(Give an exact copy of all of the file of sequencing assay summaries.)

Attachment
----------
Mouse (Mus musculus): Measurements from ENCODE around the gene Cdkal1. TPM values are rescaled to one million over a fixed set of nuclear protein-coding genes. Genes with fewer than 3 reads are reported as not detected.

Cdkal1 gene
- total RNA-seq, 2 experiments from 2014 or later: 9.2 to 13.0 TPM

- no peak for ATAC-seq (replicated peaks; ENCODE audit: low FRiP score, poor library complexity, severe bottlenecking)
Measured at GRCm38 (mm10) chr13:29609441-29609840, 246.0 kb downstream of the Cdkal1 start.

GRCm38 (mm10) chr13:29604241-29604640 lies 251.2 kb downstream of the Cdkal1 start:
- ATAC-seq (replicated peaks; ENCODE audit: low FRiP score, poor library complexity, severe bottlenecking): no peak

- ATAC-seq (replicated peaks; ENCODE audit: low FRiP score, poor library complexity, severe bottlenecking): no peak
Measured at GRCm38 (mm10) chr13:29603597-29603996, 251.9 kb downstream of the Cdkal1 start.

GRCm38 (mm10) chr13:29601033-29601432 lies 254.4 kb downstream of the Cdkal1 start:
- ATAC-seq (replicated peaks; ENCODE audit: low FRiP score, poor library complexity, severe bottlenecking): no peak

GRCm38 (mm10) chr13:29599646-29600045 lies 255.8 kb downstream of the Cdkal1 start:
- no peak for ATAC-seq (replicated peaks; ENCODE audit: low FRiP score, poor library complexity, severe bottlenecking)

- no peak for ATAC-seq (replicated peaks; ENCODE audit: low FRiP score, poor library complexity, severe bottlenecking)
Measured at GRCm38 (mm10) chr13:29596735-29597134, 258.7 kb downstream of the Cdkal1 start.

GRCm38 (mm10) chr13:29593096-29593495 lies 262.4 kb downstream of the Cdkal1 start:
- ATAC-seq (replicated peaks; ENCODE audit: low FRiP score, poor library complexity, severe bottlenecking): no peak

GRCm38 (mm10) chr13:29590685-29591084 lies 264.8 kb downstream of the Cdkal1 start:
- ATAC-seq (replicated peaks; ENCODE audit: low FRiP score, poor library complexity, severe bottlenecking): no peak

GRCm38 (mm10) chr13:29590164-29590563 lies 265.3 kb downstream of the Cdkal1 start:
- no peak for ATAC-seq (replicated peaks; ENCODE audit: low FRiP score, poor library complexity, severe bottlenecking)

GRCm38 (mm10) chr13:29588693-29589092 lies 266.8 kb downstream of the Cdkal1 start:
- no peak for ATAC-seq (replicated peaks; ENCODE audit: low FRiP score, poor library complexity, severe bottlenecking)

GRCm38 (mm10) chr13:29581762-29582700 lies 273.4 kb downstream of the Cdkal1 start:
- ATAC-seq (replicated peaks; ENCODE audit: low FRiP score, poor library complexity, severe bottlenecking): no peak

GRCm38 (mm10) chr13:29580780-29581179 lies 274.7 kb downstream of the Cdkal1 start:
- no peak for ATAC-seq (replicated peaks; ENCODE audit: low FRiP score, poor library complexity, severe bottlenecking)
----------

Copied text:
Mouse (Mus musculus): Measurements from ENCODE around the gene Cdkal1. TPM values are rescaled to one million over a fixed set of nuclear protein-coding genes. Genes with fewer than 3 reads are reported as not detected.

Cdkal1 gene
- total RNA-seq, 2 experiments from 2014 or later: 9.2 to 13.0 TPM

- no peak for ATAC-seq (replicated peaks; ENCODE audit: low FRiP score, poor library complexity, severe bottlenecking)
Measured at GRCm38 (mm10) chr13:29609441-29609840, 246.0 kb downstream of the Cdkal1 start.

GRCm38 (mm10) chr13:29604241-29604640 lies 251.2 kb downstream of the Cdkal1 start:
- ATAC-seq (replicated peaks; ENCODE audit: low FRiP score, poor library complexity, severe bottlenecking): no peak

- ATAC-seq (replicated peaks; ENCODE audit: low FRiP score, poor library complexity, severe bottlenecking): no peak
Measured at GRCm38 (mm10) chr13:29603597-29603996, 251.9 kb downstream of the Cdkal1 start.

GRCm38 (mm10) chr13:29601033-29601432 lies 254.4 kb downstream of the Cdkal1 start:
- ATAC-seq (replicated peaks; ENCODE audit: low FRiP score, poor library complexity, severe bottlenecking): no peak

GRCm38 (mm10) chr13:29599646-29600045 lies 255.8 kb downstream of the Cdkal1 start:
- no peak for ATAC-seq (replicated peaks; ENCODE audit: low FRiP score, poor library complexity, severe bottlenecking)

- no peak for ATAC-seq (replicated peaks; ENCODE audit: low FRiP score, poor library complexity, severe bottlenecking)
Measured at GRCm38 (mm10) chr13:29596735-29597134, 258.7 kb downstream of the Cdkal1 start.

GRCm38 (mm10) chr13:29593096-29593495 lies 262.4 kb downstream of the Cdkal1 start:
- ATAC-seq (replicated peaks; ENCODE audit: low FRiP score, poor library complexity, severe bottlenecking): no peak

GRCm38 (mm10) chr13:29590685-29591084 lies 264.8 kb downstream of the Cdkal1 start:
- ATAC-seq (replicated peaks; ENCODE audit: low FRiP score, poor library complexity, severe bottlenecking): no peak

GRCm38 (mm10) chr13:29590164-29590563 lies 265.3 kb downstream of the Cdkal1 start:
- no peak for ATAC-seq (replicated peaks; ENCODE audit: low FRiP score, poor library complexity, severe bottlenecking)

GRCm38 (mm10) chr13:29588693-29589092 lies 266.8 kb downstream of the Cdkal1 start:
- no peak for ATAC-seq (replicated peaks; ENCODE audit: low FRiP score, poor library complexity, severe bottlenecking)

GRCm38 (mm10) chr13:29581762-29582700 lies 273.4 kb downstream of the Cdkal1 start:
- ATAC-seq (replicated peaks; ENCODE audit: low FRiP score, poor library complexity, severe bottlenecking): no peak

GRCm38 (mm10) chr13:29580780-29581179 lies 274.7 kb downstream of the Cdkal1 start:
- no peak for ATAC-seq (replicated peaks; ENCODE audit: low FRiP score, poor library complexity, severe bottlenecking)